Recent works on forecasting renewable energy production demonstrate that using data from neighboring locations improves the accuracy of prediction. Given this, there is a need to develop methods to share data that, on the one hand, respect privacy and confidentiality con-straints, and, on the other hand, are based on market mechanisms that incentivize data owners to participate in the whole system. To this end, in this research project, we will develop a forecasting system that combine statistics, machine and deep learning with cryptography, blockchain, mechanism design, and sociology.

The most popular blockchain platforms use consensus based on the so-called Proofs-of-Work, where the participants are incentivized to constantly solve many computational puzzles (this process is also called mining). This leads to massive electricity consumption. Several alternatives to Bitcoin mining have been proposed in the past. Stefan Dziembowski (who leads this research at IDEAS) is one of the authors of another approach to this problem, called the Proofs-of-Space. In this solution, the computational puzzles are replaced with proofs that a given party contributed some disk space to the system. Several ongoing blockchain projects are based on these ideas. This student will work on improvements to these protocols.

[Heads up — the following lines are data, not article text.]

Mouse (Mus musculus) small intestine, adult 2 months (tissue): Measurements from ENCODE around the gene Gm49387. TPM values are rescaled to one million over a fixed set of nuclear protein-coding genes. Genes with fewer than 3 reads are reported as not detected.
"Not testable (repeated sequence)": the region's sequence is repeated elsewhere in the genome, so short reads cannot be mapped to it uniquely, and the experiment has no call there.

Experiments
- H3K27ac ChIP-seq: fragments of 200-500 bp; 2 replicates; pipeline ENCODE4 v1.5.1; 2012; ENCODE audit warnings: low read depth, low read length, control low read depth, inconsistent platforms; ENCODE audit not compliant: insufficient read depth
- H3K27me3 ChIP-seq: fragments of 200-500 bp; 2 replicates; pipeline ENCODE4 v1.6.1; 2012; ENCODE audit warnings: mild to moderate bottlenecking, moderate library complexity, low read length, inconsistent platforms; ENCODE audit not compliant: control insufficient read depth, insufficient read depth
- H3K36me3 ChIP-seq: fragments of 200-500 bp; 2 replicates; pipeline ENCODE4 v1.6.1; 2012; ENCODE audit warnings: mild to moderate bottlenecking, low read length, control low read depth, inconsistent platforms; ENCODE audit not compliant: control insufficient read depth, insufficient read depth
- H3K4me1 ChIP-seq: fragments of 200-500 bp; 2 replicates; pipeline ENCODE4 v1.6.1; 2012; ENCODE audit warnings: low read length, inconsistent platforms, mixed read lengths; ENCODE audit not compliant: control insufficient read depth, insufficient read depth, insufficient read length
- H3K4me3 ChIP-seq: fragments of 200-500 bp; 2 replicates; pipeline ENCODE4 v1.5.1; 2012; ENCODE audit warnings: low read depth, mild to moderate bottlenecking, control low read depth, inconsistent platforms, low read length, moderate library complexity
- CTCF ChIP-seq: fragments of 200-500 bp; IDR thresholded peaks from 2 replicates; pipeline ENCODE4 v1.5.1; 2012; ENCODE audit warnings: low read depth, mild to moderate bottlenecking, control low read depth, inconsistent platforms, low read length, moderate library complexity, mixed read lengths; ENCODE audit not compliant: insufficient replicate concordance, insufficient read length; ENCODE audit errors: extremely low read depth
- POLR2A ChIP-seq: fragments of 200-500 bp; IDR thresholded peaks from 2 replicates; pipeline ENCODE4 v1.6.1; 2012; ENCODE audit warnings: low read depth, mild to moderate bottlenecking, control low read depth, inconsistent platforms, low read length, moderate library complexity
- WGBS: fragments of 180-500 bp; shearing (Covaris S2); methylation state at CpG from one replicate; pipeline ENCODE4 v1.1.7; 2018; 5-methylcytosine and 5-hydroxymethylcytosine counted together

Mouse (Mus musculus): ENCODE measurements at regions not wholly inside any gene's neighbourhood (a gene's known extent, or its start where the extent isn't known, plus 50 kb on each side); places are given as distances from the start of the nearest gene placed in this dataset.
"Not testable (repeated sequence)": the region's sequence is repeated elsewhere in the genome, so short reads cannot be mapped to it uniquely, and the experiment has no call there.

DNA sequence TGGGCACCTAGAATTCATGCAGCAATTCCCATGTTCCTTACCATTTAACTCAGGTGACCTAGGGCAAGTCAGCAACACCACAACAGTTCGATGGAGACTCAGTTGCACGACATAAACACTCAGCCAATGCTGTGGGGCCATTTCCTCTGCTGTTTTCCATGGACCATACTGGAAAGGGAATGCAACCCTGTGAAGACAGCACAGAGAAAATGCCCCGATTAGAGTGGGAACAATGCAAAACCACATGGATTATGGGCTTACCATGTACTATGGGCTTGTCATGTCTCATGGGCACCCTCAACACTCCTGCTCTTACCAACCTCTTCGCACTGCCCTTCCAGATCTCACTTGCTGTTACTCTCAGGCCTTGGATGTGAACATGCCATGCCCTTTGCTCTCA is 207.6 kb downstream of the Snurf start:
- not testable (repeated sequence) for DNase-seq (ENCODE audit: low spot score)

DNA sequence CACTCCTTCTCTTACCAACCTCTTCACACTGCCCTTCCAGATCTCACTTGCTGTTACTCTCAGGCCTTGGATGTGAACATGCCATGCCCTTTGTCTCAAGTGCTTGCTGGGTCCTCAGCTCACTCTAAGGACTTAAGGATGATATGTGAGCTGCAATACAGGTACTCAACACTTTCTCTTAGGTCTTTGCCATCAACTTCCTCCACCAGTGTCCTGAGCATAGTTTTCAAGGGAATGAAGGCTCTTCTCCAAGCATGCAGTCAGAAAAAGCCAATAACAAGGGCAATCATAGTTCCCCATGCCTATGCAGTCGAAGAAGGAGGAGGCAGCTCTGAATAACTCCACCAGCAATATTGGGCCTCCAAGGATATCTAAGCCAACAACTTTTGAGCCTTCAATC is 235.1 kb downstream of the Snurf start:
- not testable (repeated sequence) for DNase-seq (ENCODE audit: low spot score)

Another critical weakness in the vision of decentralizing internet services is that interacting with blockchains is more complicated than in the case of centralized solutions. Moreover, the decentralization makes it impossible to revert the transactions that were posted by mistake or as a result of an attack. Due to this, the users often rely on the socalled hardware wallets, which are dedicated devices protected against cyber-attacks. This student will work on analyzing the security of the existing hardware wallets. In particular, we will be interested in their side-channel security, i.e., security against attacks based on information such as power consumption or electromagnetic radiation.